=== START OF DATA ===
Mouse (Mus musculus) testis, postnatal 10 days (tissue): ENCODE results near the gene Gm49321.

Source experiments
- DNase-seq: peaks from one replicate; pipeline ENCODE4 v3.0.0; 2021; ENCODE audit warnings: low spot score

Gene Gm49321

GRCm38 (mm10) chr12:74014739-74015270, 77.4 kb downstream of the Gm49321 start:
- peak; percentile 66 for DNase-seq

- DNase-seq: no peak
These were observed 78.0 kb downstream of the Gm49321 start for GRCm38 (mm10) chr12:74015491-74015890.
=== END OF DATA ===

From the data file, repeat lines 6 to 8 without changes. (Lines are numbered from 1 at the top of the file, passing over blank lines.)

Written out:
- peak; percentile 66 for DNase-seq

- DNase-seq: no peak
These were observed 78.0 kb downstream of the Gm49321 start for GRCm38 (mm10) chr12:74015491-74015890.